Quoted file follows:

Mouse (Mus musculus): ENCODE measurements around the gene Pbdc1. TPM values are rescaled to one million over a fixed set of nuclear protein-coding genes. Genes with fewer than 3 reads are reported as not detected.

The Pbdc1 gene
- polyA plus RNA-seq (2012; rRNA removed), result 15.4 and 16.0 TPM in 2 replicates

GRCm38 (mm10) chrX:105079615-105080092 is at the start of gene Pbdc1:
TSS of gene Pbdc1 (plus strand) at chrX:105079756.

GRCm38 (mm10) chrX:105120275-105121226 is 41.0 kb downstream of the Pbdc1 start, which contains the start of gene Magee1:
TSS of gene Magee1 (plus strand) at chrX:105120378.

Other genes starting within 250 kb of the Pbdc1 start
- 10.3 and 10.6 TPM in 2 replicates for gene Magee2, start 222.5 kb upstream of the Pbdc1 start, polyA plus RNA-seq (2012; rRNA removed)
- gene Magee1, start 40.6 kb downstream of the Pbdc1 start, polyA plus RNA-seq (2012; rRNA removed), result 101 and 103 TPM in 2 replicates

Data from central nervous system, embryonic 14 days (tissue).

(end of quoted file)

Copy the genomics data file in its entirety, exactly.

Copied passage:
Mouse (Mus musculus): ENCODE measurements around the gene Pbdc1. TPM values are rescaled to one million over a fixed set of nuclear protein-coding genes. Genes with fewer than 3 reads are reported as not detected.

The Pbdc1 gene
- polyA plus RNA-seq (2012; rRNA removed), result 15.4 and 16.0 TPM in 2 replicates

GRCm38 (mm10) chrX:105079615-105080092 is at the start of gene Pbdc1:
TSS of gene Pbdc1 (plus strand) at chrX:105079756.

GRCm38 (mm10) chrX:105120275-105121226 is 41.0 kb downstream of the Pbdc1 start, which contains the start of gene Magee1:
TSS of gene Magee1 (plus strand) at chrX:105120378.

Other genes starting within 250 kb of the Pbdc1 start
- 10.3 and 10.6 TPM in 2 replicates for gene Magee2, start 222.5 kb upstream of the Pbdc1 start, polyA plus RNA-seq (2012; rRNA removed)
- gene Magee1, start 40.6 kb downstream of the Pbdc1 start, polyA plus RNA-seq (2012; rRNA removed), result 101 and 103 TPM in 2 replicates

Data from central nervous system, embryonic 14 days (tissue).